ACCRA, Ghana As they toured the new Accra Ghana Temple proclaimed as among the most beautiful buildings in West Africa national and local leaders and tribal chiefs often spoke of their spiritual feelings, not of the physical beauty they saw.
African motifs appear throughout the building, in African landscape murals, in tree outlines showing subtly in the wallpaper, with the pattern of Ghana kente paper emblazoned in the stained glass windows, other patterns carved in the carpets and crystal palm fronds crowning the chandeliers. Such artistry is appreciated by the visitors and, combined with the spiritual setting, brings tears to the eyes of many.
The Church's first temple in West Africa, the 117th in the world, opened Dec. 1 for special guests and media representatives.
The president of Ghana, John A. Kufour, visited the temple Dec. 3. He spent more than an hour at the site with Elder Sheldon F. Child of the Seventy, president of the Africa West Area, Elder Emmanuel Abu Kissi, Area authority Seventy and three local stake presidents.
President Kufour expressed that he felt the spirit in the building and said the temple will raise the spirituality of the whole country. Elder Child presented him with a bronze figure of a pioneer wagon train and told him of the pioneer spirit he felt among the Ghanaian people, much like that of the Mormon pioneers.
Among the VIPS were the vice president of Ghana, Alhaji Aliu Mahama; members of Ghana's parliament; ministers of state (similar to a cabinet position); members of the Ga Tribal Council and judicial system; educators and chieftains.
Elder Child was extremely impressed with the many special guests that visited the temple. "We are grateful for the constitution of this great land of Ghana, which allows religious freedom to all. It was a privilege to host the leaders of various faiths as we walked side by side through the temple," he said.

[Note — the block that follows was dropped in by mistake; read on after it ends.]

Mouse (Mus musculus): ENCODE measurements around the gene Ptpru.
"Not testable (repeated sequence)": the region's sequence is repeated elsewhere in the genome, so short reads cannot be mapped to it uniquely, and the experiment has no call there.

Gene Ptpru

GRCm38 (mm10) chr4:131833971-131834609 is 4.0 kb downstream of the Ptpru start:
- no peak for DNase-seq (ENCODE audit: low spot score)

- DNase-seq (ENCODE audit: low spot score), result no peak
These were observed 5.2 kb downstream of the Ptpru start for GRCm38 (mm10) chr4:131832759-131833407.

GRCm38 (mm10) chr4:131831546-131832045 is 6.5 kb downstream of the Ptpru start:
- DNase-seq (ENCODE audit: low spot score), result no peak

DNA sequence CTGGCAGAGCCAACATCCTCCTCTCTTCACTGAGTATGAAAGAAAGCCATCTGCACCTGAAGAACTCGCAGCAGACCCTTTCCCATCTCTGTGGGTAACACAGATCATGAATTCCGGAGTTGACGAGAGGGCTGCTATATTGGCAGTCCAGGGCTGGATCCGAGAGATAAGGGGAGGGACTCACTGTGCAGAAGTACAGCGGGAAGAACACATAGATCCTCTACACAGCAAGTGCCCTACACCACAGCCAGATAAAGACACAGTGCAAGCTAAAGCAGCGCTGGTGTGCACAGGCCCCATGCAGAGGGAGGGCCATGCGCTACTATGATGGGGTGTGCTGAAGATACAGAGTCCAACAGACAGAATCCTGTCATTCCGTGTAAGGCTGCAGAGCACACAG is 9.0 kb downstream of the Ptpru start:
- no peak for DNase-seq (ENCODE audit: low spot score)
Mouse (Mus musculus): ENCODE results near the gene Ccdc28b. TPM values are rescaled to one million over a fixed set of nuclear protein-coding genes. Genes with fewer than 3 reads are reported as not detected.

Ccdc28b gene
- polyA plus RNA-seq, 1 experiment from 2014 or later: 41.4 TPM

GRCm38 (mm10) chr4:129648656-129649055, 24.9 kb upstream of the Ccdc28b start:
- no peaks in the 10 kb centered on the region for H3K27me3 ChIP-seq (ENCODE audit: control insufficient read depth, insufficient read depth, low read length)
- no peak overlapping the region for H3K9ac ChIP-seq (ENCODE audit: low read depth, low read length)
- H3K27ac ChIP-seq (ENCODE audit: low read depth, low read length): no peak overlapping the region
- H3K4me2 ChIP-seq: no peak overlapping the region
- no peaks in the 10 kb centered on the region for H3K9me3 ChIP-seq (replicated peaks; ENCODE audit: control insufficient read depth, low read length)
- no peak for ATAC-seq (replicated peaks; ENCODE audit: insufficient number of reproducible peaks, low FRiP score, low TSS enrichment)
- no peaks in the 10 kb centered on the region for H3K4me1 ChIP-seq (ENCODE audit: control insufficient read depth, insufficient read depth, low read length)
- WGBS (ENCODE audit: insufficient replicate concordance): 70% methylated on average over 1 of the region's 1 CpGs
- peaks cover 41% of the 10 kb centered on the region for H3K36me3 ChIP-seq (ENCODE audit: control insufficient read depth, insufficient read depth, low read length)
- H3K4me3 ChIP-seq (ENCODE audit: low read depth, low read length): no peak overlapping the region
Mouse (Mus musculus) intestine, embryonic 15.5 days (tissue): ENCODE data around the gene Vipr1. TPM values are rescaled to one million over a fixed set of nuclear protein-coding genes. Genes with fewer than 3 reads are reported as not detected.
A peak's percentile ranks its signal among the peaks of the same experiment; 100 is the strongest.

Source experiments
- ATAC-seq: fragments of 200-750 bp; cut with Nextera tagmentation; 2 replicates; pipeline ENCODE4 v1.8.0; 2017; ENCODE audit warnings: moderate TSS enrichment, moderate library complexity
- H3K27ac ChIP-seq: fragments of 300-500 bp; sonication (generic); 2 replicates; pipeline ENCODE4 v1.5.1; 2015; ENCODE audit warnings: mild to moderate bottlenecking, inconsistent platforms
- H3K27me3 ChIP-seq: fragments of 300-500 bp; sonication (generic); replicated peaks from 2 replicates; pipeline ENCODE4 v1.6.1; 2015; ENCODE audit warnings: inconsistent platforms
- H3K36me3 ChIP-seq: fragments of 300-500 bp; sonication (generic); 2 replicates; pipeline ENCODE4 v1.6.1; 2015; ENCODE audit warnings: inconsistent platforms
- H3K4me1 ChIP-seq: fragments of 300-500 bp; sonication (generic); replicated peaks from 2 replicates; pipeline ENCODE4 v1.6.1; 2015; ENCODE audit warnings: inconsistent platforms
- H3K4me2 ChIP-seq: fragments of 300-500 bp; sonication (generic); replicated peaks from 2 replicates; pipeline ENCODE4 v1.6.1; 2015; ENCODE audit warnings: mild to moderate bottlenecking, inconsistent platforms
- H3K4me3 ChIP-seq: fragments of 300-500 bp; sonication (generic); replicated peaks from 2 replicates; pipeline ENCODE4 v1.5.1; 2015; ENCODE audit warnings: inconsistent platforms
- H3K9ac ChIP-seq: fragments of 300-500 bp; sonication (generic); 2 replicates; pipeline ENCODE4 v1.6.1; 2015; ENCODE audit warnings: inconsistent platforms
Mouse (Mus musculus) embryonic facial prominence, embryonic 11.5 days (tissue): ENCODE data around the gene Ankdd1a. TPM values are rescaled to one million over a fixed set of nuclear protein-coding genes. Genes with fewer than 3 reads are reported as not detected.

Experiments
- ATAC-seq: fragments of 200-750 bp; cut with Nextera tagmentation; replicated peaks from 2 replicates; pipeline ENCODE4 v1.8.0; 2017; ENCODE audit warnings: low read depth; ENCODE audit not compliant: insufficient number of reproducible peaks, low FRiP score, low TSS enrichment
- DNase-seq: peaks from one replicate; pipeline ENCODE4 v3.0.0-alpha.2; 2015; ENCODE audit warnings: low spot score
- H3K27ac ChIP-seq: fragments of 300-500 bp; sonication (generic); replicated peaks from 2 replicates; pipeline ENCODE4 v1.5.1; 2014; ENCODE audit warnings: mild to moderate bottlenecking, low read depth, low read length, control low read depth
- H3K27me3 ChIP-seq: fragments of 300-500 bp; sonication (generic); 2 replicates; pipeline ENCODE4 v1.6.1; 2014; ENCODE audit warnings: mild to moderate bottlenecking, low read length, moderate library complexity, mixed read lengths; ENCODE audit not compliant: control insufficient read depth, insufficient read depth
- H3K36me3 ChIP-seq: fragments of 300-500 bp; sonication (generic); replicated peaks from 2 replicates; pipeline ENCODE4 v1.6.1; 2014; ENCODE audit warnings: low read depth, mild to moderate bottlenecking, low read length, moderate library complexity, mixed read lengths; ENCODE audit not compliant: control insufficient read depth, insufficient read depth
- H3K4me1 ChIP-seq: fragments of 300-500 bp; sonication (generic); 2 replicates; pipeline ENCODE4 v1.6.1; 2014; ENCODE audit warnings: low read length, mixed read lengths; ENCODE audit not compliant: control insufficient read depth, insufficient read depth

Some 42 news reporters attended the open house and provided extensive coverage. The temple opened Dec. 3 for the public, and large numbers of people are expected during the next two weeks.
That Ghana is a very spiritual country was demonstrated by the comments of those visiting.
"The visit to the temple has really given me a greater insight to the LDS Church," said Bernice Welbeck, minister of manpower and development. "I am really convinced that contrary to what we were made to believe . . . the Church really is Christ and God centered."
"I believe Ghana is honored to have such a building," said Nii Adote Obour II. "Many laurels to the Church."
"This is my first visit to a temple," wrote one visitor who did not sign a name. "I believe your temple truly is a place of worship and God's home. Thank you for a chance to see what you have created on the soil of Ghana."
"The idea of the temple is a unique contribution to Christendom and very special to the development of the spirit," said Nana Ampen Darleoah I.
When the construction crews and their families toured the temple prior to the open house, it was the first time most had seen the completed interior. They seemed to be awestruck, speechless and amazed at what they had created.
While the public was touring the temple, youth in Ghana's stakes were rehearsing for the cultural show that will precede the dedication, a song and dance exhibition called "A Day of Celebration."
Nearly 1,000 are expected to perform. Enjoying this opportunity to express their African culture through song and dance, the youth of the Church in Ghana are having a wonderful, exciting experience helping to celebrate the completion of a temple on their land.